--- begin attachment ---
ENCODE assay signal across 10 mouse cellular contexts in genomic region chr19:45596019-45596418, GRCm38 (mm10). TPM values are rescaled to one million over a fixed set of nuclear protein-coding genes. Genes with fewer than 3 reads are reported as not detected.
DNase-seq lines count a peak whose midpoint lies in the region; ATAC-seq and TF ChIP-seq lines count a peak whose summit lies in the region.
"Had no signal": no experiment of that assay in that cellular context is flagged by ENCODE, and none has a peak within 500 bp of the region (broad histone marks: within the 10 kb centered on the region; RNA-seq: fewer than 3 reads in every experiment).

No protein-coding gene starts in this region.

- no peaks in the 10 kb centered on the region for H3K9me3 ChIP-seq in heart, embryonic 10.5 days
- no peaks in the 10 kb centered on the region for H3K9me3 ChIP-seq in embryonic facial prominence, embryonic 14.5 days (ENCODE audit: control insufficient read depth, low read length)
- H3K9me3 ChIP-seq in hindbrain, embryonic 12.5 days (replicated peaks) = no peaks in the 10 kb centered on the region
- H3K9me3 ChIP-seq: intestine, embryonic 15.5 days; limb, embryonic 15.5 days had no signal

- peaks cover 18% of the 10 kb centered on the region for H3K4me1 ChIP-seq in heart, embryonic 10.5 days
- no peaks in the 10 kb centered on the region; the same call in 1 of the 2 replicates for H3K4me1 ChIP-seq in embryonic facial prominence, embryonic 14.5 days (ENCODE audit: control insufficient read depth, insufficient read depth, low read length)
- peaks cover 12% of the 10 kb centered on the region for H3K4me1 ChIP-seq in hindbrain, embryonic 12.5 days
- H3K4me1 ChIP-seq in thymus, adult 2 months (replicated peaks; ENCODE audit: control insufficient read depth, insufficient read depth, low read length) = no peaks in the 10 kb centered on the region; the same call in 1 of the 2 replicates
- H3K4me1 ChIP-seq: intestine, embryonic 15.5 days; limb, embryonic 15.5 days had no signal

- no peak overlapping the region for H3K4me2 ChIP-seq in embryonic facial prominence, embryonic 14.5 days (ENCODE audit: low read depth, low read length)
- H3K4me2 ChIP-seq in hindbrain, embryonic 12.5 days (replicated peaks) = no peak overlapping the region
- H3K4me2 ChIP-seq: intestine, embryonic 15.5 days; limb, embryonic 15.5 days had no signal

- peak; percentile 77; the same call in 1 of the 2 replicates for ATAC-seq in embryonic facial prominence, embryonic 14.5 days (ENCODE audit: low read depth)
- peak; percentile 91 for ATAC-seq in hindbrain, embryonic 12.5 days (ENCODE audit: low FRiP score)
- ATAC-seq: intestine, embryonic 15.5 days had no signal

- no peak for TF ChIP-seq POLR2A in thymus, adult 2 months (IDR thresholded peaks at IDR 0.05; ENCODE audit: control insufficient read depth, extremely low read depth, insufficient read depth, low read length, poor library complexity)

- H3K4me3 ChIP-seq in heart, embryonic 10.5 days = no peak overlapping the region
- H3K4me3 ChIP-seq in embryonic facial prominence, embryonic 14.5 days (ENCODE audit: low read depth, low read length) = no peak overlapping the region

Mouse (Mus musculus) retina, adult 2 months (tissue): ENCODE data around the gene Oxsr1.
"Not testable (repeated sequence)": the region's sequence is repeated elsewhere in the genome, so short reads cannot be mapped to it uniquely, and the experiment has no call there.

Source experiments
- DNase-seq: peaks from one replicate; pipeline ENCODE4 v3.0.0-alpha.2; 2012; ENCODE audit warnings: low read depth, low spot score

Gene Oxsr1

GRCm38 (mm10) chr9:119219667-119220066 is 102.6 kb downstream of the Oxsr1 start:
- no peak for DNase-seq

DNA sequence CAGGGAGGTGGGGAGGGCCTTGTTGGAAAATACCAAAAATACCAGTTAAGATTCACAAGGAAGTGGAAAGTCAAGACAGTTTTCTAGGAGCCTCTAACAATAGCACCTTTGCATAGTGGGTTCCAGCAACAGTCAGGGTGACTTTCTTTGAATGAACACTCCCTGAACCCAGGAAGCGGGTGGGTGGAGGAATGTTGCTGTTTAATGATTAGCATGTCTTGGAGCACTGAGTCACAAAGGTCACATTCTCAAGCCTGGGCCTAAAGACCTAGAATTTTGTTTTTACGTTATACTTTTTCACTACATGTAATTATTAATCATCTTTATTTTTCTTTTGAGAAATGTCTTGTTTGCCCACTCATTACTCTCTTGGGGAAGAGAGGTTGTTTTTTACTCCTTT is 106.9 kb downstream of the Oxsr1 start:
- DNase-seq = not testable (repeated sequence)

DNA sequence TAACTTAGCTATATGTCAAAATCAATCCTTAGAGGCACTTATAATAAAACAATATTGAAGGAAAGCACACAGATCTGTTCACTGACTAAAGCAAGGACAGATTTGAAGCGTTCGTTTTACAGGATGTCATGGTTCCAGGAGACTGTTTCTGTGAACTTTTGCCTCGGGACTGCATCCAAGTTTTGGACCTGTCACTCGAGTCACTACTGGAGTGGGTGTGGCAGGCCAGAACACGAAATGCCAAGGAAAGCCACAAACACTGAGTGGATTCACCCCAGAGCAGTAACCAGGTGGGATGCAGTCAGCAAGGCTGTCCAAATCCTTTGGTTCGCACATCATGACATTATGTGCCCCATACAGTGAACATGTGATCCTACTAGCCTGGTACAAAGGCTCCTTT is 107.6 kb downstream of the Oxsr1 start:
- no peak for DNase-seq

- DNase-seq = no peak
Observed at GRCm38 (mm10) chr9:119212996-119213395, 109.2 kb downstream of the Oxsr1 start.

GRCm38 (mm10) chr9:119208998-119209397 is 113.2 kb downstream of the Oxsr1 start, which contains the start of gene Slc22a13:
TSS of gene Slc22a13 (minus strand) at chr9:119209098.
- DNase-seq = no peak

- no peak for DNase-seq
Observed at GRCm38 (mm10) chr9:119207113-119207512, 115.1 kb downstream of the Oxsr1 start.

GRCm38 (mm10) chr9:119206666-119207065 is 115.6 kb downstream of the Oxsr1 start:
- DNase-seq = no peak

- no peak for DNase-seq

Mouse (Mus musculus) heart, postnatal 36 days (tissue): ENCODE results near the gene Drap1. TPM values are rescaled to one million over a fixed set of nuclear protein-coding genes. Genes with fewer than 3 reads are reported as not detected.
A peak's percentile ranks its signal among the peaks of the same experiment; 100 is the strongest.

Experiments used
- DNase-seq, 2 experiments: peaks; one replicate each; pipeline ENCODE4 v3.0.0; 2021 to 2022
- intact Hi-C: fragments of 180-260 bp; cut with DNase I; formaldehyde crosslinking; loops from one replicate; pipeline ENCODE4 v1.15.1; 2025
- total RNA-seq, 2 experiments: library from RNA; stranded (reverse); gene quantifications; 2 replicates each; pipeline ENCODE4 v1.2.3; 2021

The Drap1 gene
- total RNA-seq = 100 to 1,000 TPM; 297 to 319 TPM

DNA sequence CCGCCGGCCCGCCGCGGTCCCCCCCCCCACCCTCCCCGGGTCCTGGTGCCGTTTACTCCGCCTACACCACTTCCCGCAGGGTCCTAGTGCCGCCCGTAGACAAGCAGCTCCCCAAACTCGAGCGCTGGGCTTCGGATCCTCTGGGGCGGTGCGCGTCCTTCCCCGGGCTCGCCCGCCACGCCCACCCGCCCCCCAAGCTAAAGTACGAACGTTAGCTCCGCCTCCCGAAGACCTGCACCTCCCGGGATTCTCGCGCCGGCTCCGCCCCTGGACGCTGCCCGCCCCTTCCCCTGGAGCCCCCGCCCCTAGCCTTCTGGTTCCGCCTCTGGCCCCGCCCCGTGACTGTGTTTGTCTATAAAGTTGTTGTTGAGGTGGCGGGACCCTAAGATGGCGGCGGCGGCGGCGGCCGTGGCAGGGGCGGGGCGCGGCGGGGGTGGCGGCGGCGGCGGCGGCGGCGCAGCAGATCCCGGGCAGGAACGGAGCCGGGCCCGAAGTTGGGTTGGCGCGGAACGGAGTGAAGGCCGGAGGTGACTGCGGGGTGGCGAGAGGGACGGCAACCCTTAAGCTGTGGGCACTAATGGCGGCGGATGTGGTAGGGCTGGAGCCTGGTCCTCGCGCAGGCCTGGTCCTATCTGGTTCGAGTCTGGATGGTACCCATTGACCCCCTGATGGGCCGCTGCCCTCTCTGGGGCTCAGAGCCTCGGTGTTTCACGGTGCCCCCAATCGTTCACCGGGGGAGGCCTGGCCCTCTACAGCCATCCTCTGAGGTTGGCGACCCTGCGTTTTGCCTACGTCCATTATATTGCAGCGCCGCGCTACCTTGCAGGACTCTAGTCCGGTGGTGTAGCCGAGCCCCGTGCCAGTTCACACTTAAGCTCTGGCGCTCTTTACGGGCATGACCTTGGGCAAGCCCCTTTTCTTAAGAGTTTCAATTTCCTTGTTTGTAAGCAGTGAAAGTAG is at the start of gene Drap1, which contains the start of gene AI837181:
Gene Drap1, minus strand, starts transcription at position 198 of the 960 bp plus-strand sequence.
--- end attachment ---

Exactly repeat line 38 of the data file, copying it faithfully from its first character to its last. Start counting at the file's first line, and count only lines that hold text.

- DNase-seq = no peak